In general, however, physiotherapists focus on three main areas - decreased lung volumes, increased work of breathing and retained secretions.

 

 

Lung volume
Lung volume may be reduced as a result of, for example, atelectasis (common in postoperative patients), consolidation, pleural effusions or pneumothorax. The latter two may respond simply to insertion of an intercostal chest drain.

 

 

Reduced lung volumes respond well to increasing patient mobility. This may consist of upper limb exercise in bed for the immobile patient, transferring patients to chairs, walking on the spot or climbing a flight of stairs. It is a simple yet effective treatment technique. For patients who are unable to sit out of bed, lower thoracic expansion/deep breathing exercises may be taught instead, in conjunction with good positioning.

 

 

Changing a patient’s position can increase lung volumes by choosing one that will allow better excursion (movement) of the diaphragm. Lying supine or slumped in bed will decrease lung volumes by pushing the abdominal contents up against the diaphragm, limiting movement.

 

 

For patients with a unilateral problem, such as a chest infection, consolidation should lie with the affected lung uppermost, as optimal ventilation and perfusion will occur in the dependent (lower area) lung.

 

 

If poor lung volumes begin to compromise the patient’s gas exchange, CPAP may be used to splint airways open and thus allow alveolar ventilation. This should be done in a closely monitored environment since there is a risk of haemodynamic instability with CPAP.

 

 

There should be recognition that the patient is acutely unwell and may need urgent intervention if CPAP does not improve the situation.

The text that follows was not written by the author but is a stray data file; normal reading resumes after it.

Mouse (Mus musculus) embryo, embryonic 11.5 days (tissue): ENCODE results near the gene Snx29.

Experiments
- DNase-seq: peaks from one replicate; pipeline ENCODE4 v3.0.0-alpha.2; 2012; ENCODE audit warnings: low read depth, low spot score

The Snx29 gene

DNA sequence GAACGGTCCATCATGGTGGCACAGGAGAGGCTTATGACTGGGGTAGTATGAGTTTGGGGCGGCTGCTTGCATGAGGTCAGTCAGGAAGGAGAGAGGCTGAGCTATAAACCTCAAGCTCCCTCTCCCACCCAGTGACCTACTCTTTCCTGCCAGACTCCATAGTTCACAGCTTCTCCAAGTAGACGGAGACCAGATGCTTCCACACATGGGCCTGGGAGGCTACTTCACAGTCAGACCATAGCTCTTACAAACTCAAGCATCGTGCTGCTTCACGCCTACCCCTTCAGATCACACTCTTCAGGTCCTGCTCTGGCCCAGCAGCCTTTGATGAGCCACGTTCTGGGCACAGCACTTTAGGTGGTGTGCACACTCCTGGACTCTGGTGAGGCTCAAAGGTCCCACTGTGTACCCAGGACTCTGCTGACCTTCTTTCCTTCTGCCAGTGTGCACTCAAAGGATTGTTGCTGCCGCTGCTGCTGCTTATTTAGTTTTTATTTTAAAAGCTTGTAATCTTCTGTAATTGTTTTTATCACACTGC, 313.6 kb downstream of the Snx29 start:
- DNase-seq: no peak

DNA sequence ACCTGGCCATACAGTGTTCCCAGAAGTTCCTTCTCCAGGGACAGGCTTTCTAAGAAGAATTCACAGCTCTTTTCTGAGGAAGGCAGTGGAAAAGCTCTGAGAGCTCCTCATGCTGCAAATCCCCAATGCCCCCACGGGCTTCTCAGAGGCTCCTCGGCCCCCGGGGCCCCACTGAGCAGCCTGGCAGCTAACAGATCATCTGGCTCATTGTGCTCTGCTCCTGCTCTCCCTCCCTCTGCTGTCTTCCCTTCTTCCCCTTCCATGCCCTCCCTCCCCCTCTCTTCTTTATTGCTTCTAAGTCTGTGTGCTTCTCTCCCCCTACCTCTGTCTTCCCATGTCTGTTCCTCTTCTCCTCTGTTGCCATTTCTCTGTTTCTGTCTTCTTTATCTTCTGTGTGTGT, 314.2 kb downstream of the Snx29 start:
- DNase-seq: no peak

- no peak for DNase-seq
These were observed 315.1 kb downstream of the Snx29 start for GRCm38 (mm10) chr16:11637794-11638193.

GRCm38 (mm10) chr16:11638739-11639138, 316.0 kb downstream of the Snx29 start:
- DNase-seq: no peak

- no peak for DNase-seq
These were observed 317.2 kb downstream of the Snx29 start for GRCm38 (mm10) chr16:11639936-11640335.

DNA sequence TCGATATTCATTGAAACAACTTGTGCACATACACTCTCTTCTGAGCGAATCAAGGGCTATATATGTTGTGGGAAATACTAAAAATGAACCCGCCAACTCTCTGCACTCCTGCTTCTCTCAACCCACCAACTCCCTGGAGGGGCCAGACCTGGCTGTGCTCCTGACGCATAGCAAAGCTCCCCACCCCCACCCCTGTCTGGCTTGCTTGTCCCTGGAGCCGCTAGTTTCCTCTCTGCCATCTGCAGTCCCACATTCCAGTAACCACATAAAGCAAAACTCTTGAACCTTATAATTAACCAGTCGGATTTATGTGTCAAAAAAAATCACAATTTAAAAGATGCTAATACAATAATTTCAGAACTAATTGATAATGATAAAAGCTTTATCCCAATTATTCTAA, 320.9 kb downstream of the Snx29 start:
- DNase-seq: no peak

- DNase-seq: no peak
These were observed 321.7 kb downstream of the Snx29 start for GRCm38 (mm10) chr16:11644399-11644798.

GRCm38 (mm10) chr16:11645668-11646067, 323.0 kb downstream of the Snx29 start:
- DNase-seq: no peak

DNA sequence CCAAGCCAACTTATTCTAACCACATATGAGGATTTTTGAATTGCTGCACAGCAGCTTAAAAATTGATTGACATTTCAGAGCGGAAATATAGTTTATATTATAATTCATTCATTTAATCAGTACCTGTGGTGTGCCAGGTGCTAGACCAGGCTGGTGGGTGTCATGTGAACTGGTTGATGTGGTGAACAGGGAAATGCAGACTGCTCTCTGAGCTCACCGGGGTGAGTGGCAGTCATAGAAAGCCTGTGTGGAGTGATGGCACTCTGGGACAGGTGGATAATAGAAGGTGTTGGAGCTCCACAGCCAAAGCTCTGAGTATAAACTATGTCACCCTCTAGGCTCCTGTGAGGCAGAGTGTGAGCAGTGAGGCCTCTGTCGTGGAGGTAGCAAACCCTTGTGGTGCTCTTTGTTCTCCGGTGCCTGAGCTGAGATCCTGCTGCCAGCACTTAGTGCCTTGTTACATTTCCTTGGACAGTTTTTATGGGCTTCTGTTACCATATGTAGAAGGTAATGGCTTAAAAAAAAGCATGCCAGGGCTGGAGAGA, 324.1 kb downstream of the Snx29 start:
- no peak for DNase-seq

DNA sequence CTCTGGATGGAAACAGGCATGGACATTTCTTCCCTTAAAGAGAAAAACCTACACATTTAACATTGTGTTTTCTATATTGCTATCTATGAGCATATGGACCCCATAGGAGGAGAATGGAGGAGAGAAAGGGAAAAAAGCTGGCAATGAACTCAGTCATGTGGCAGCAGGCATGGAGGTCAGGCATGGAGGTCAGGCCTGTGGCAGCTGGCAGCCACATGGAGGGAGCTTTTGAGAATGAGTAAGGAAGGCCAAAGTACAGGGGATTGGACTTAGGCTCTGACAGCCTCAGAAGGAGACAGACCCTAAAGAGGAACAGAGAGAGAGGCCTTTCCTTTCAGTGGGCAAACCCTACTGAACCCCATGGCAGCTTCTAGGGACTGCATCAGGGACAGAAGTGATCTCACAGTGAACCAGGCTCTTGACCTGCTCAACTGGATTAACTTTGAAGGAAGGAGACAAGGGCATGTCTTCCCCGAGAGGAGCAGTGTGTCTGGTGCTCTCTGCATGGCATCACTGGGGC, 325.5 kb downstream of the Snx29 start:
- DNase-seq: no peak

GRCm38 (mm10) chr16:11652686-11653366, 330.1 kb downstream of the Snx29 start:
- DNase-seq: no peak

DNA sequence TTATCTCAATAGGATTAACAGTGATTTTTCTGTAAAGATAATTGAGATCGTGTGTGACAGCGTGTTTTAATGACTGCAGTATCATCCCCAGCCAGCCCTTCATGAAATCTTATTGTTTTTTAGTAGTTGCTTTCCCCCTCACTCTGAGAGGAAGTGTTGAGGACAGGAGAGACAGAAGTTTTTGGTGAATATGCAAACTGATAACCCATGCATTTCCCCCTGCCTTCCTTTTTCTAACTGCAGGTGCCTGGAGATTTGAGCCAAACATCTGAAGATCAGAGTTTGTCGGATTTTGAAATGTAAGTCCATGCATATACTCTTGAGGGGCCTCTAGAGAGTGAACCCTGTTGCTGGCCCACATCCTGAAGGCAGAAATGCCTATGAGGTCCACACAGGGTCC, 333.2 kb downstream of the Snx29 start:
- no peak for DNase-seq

Sputum retention

 

 

Clearance of sputum is commonly seen as a cornerstone of physiotherapy practice. Sputum may not be a problem if it is not compromising a patient’s oxygen saturations or respiratory rate and he or she is able to expectorate it independently - for example, some patients with COPD. However, if the cough is weak or ineffective or there is an overwhelming volume or tenacity of sputum ventilation may deteriorate, leading to respiratory failure.

 

 

Ensuring adequate oral fluid intake may maintain the effectiveness of the mucociliary escalator as well as prevent thickening of secretions. Humidifying oxygen may prevent drying of the mouth and nose and upper airways, heated humidification is far more effective (Williams et al, 1996).

 

 

Sputum may be easily cleared by mobilisation and breathing exercises. By increasing lung volumes (specifically tidal volumes) sputum can be loosened by air turbulence in bronchioles and moved to larger airways from where it can be coughed up. This can be facilitated by a series of breathing exercises known as the active cycle of breathing techniques which, when taught correctly, help clear secretions with minimal effort. Tidal volumes can be increased with the use of intermittent positive pressure breathing (IPPB) in patients who are unable, due to pathology or exhaustion, to take sufficiently deep breaths independently.

 

 

Additional manual techniques, such as shaking or percussion, may help, but only in specific circumstances assessed and suggested by a respiratory physiotherapist. They can have serious side-effects, including bronchospasm, when used or performed incorrectly.